Given the seismic nature of political events in Tunisia and Egypt, not to mention the shockingly violent response to protest demonstrations seen in Libya and Syria, one might be forgiven for questioning the safety of other tourist destinations in the Arab or Islamic world, such as Morocco.
Although it would be foolhardy to predict the final outcome of the movement for change currently sweeping the region, it should be said that Morocco, though by no means wholly immune to the tide of recent events, is in a different position to countries of the Middle East and elsewhere in North Africa from which it is so far removed both geographically and politically.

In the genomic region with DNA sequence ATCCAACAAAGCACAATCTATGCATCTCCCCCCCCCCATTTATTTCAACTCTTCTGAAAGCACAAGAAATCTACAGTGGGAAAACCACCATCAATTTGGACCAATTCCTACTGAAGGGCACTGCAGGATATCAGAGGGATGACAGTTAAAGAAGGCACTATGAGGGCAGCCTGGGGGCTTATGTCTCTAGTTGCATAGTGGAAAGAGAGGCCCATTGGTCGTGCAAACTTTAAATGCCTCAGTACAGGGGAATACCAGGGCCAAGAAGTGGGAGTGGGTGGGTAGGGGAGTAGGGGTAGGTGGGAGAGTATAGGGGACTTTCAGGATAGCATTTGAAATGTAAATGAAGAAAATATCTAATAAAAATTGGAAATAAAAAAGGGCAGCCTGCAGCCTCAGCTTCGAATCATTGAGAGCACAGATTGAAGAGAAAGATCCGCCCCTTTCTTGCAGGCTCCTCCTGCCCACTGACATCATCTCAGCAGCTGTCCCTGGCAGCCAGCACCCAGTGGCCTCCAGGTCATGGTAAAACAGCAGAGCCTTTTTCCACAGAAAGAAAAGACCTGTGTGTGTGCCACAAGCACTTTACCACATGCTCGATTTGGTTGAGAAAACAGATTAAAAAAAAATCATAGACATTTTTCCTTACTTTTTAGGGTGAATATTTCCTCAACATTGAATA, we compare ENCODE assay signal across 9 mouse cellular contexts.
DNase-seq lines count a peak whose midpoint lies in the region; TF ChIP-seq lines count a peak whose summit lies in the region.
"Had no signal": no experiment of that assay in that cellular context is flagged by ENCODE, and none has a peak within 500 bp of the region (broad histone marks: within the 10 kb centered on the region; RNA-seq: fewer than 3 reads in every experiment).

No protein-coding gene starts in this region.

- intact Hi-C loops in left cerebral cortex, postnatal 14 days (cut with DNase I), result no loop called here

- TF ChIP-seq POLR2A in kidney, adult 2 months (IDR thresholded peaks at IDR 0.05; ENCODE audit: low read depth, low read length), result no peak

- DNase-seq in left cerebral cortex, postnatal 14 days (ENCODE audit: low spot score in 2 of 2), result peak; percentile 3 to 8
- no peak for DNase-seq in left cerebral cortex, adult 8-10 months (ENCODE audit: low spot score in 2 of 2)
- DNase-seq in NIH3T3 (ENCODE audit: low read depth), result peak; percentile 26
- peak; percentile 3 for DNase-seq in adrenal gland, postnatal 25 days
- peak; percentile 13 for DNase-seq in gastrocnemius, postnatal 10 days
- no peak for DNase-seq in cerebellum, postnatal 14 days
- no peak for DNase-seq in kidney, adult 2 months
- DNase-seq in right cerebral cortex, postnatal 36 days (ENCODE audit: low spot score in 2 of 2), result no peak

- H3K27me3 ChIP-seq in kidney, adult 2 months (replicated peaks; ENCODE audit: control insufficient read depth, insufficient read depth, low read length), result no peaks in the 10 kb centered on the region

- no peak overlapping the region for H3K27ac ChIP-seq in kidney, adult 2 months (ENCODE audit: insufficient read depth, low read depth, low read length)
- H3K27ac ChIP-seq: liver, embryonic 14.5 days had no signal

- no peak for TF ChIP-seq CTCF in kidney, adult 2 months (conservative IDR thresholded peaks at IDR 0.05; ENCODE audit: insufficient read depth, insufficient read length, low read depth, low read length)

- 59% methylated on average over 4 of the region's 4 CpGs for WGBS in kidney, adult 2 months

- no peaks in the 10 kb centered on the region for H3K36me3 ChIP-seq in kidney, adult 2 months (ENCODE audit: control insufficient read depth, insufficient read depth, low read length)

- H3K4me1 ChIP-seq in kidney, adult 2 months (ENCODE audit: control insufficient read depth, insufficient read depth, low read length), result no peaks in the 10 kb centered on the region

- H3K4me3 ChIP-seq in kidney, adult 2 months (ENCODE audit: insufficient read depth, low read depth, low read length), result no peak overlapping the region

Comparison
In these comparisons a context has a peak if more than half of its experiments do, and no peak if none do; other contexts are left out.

Despite the concern aroused, understandably, by the unrest in many Arab states it should be remembered that most of them are a very long way indeed from the north-west corner of Africa.
An important fact underlining the difference between Morocco and countries elsewhere in the Middle East and North Africa is that Morocco is a sovereign democracy with a parliamentary system. The young king (Mohammed VI) has been doing his best to keep the economy moving and is gaining respect for his attempts at flushing out corruption.